My first big assignment after a few weeks off was to cover convicted Belgian serial killer and child molester Marc Dutroux, who was appearing in court in Brussels on February 4 to request his release. Benelux chief photographer Yves Herman was covering the exterior of the courthouse waiting for the arrival and the departure of the convoy carrying the serial killer. We also had a photographer at the Nivelles prison.

Heavy security measures surrounded the building. Police officers were placing fences inside the palace to prevent people from looking into the hearing through the windows. No pictures were allowed inside.

As the national and international media gathered to get the arrival of the lawyers and family at the entrance to the court, I decided to look around to try to work out what route Dutroux would take through the 19th century courthouse in central Brussels, which has about 40 km (24 miles) of corridors and is bigger than the basilica of Saint Peter in Rome.

A city divided and paralyzed by politics

Mostar, Bosnia and Herzegovina

By Dado Ruvic

Mostar; where half of its heart has stopped beating

At the entrance to the city on the left side, the beautiful slopes of mountain Prenj greeted me proudly defying the environment and covered in snow. All the splendor of colors and suns’ rays that penetrated through it was broken after I saw a house that was completely destroyed in the war beside the main road. Even twenty years later the house had not been restored. For me, this city has always been beautiful, complete with the most beautiful bridge in the world – the Old bridge.

However, when we traveled to the other side of the bridge, the city was spooky. There were dilapidated buildings and ruins where just dogs and ghosts of the past lived. After twenty years they still carried the weight, pain, suffering and wounds that will never heal. I’m sure that the younger generation will not be poisoned by nationalism; they don’t have to watch buildings being destroyed by bullets every day.

Surely they wonder though and certainly hate grows. There comes that poison called nationalism, perhaps. I wonder all the time, while I’m walking, taking photographs. I felt so proud as I photographed the old part of the town, because I could show the world one of the most beautiful cities in the world. But the pride, the joy, the happiness just disappeared when I realized the harsh reality – I had to show the other parts of the city. My soul was hard as I photographed half reconstructed, and in most cases never renovated, buildings. I listened to the stories of people selling souvenirs and random passer-bys as they talked about the divided city; about “them” on one side and “those” on the other side. All the beauty disappeared.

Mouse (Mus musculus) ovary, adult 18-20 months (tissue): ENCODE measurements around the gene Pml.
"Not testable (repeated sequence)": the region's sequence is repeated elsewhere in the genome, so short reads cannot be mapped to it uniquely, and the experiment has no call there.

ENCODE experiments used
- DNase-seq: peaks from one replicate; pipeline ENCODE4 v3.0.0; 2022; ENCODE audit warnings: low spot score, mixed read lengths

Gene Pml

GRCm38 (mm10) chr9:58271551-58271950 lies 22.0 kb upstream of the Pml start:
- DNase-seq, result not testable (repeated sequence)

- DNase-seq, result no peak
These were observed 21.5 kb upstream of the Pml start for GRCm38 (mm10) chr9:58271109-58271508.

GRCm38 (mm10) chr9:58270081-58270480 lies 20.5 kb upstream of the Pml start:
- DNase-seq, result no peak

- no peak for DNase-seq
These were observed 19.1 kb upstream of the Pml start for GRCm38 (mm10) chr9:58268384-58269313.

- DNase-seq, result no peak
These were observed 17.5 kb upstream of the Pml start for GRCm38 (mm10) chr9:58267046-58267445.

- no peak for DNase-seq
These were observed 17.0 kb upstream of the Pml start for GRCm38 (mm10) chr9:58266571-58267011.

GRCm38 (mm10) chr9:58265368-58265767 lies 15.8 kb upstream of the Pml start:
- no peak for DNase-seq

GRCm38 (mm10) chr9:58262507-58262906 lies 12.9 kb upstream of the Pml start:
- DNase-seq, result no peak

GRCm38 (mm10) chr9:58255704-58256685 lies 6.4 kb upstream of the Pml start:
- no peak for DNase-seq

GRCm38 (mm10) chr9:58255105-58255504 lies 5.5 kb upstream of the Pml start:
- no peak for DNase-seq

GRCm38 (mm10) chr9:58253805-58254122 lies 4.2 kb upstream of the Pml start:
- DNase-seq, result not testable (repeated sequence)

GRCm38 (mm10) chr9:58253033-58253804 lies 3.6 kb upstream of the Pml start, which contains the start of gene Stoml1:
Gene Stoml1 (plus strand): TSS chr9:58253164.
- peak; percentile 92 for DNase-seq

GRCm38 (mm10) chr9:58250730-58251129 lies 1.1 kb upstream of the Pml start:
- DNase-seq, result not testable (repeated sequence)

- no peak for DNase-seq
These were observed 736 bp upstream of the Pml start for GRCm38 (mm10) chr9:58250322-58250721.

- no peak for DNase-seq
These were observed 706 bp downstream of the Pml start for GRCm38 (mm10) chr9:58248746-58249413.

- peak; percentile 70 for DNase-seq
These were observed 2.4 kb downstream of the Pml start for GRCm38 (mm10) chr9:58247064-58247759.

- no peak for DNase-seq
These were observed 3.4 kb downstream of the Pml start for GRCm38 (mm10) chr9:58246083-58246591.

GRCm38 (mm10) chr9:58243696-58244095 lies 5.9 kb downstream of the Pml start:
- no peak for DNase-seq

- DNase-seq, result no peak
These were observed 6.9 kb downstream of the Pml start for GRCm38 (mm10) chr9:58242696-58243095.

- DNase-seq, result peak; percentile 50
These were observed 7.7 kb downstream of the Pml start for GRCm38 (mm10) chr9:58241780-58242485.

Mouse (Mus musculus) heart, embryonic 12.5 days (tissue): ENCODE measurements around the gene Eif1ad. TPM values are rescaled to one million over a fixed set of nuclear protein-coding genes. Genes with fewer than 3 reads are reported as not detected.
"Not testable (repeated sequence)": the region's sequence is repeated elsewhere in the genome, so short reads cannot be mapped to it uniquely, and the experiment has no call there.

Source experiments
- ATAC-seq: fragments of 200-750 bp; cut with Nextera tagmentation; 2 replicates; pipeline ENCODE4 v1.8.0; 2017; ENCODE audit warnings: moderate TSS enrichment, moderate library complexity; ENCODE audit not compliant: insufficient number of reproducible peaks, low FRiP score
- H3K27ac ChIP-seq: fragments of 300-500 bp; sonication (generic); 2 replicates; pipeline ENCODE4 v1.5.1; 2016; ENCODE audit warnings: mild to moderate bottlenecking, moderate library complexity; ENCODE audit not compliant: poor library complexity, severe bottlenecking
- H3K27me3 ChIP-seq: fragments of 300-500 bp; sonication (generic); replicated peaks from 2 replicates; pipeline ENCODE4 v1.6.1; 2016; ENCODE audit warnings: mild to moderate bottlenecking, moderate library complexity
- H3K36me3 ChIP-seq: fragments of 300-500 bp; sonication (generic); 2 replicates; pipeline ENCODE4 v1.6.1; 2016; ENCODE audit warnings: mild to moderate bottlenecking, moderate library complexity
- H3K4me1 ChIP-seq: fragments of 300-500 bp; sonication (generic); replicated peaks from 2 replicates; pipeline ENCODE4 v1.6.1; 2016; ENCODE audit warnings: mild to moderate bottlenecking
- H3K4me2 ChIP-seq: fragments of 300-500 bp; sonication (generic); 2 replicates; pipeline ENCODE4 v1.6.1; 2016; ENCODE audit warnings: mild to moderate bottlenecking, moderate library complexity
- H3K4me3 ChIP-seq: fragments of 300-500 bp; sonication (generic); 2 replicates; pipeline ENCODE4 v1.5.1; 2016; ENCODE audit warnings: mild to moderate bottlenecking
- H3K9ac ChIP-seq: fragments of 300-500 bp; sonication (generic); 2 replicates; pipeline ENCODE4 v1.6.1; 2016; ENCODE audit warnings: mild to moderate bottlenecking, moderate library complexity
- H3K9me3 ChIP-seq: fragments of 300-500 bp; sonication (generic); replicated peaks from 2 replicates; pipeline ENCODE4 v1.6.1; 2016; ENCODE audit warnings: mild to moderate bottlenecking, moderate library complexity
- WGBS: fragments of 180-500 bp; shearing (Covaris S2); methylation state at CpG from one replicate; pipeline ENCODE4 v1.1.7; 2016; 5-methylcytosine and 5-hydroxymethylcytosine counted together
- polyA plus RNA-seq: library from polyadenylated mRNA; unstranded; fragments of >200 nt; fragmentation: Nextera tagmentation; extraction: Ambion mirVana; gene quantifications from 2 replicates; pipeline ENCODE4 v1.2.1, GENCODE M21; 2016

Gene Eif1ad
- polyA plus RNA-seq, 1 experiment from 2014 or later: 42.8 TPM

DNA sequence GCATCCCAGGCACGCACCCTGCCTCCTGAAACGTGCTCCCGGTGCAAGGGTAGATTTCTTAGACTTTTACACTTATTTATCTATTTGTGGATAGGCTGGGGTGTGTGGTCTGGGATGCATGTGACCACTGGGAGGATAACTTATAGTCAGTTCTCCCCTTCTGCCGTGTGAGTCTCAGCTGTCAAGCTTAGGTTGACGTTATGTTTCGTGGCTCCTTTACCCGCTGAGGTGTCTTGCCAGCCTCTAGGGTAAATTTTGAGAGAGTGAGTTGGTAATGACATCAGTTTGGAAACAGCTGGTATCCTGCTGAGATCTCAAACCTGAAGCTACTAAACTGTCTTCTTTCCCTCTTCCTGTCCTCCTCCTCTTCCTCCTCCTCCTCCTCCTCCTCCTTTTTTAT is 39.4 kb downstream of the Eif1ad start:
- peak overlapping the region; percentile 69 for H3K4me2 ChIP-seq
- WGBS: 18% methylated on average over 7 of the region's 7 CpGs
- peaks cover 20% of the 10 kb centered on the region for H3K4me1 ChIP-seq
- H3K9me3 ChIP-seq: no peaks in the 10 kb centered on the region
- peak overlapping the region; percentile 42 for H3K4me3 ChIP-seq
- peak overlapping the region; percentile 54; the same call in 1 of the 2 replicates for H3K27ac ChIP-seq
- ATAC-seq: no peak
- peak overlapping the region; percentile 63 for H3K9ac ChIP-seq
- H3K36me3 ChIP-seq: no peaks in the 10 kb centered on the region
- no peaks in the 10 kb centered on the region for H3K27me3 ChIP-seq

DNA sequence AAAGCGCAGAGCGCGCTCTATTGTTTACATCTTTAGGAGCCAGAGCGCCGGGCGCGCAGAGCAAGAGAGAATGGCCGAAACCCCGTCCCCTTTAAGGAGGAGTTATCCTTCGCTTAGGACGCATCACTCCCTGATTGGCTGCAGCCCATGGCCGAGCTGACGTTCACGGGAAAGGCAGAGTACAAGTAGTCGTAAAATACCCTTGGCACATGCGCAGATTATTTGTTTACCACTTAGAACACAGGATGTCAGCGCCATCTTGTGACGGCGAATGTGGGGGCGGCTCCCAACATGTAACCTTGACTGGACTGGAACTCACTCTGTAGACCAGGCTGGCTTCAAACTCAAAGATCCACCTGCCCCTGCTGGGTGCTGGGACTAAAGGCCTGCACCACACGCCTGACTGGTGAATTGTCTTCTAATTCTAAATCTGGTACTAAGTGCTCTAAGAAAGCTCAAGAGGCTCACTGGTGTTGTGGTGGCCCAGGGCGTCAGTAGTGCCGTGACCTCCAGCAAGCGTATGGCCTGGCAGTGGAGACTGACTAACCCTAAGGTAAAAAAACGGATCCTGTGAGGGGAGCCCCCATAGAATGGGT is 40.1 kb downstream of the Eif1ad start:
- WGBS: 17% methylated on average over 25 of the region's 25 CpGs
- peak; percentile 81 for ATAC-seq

A fox hunt with no foxes

McClellanville, South Carolina

By Randall Hill

In a thick strand of woods in rural Georgetown County, South Carolina, the self-proclaimed “Gullah Huntsman” Bill Green prepares for his latest drag fox hunt. It’s a cool day in early February and the stocky built African-American man sits comfortably atop his trusted horse.

“You got to treat these animals with loving kindness,” he says with a smile referring to the fox hunting hounds and horses he trains for these events. “If you don’t treat them well they won’t do what you want.”

Green pulls from a stained and worn saddlebag a wet rag tied to a long rope. The strong, pungent smell of fox urine covers the area around him like a cloud when he opens the bag. It’s an odor so strong one doesn’t need the olfactory prowess of a dog to detect.

50,000 images, 250 matches, 2 weeks, 1 champion

Melbourne, Australia

By Rob Dawson

Yummy, Fried Egg and Scrambled Eggs

Now that your appetites are whet I am going to disappoint you. This isn’t a blog about food.

Growing up in Melbourne you might think tennis was a big part of my life, with the first slam of the year being held every year in the city, but I don’t come from that Melbourne. I grew up in a small market town in Derbyshire in Britain. My experience of tennis growing up involved playing on this court and ones similar. Luckily the poorly maintained surface and nets did not quell my enthusiasm for the sport. I would often rush home from school so I could watch Wimbledon on the television while eating home picked strawberries and cream.